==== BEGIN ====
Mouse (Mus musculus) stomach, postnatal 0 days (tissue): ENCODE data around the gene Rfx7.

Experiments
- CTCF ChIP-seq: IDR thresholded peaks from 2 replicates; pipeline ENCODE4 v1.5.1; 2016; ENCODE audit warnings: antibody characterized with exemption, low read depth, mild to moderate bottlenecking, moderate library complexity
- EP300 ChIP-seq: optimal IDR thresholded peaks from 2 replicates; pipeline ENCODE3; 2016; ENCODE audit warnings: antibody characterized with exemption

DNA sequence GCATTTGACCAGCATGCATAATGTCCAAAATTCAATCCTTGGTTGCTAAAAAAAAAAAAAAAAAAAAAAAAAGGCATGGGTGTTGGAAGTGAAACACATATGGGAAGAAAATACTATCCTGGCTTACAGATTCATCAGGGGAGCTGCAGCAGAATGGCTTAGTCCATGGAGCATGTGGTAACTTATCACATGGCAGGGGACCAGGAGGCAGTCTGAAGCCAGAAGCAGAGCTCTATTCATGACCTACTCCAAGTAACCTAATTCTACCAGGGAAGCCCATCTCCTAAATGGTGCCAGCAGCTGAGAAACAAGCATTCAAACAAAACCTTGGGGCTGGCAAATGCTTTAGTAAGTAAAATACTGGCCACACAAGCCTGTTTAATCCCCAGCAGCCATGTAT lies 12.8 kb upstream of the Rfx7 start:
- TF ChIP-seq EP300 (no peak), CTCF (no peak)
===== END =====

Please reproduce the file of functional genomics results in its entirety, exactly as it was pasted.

Mouse (Mus musculus) stomach, postnatal 0 days (tissue): ENCODE data around the gene Rfx7.

Experiments
- CTCF ChIP-seq: IDR thresholded peaks from 2 replicates; pipeline ENCODE4 v1.5.1; 2016; ENCODE audit warnings: antibody characterized with exemption, low read depth, mild to moderate bottlenecking, moderate library complexity
- EP300 ChIP-seq: optimal IDR thresholded peaks from 2 replicates; pipeline ENCODE3; 2016; ENCODE audit warnings: antibody characterized with exemption

DNA sequence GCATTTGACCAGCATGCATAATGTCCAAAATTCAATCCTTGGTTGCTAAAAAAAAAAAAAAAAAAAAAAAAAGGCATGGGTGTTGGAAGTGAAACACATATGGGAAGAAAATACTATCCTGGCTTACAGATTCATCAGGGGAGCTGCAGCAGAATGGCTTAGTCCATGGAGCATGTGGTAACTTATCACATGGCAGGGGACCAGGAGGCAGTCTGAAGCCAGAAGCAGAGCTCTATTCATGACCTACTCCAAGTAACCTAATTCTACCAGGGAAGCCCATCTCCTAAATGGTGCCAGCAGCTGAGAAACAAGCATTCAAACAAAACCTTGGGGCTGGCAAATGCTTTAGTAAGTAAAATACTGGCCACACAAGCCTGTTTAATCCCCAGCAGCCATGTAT lies 12.8 kb upstream of the Rfx7 start:
- TF ChIP-seq EP300 (no peak), CTCF (no peak)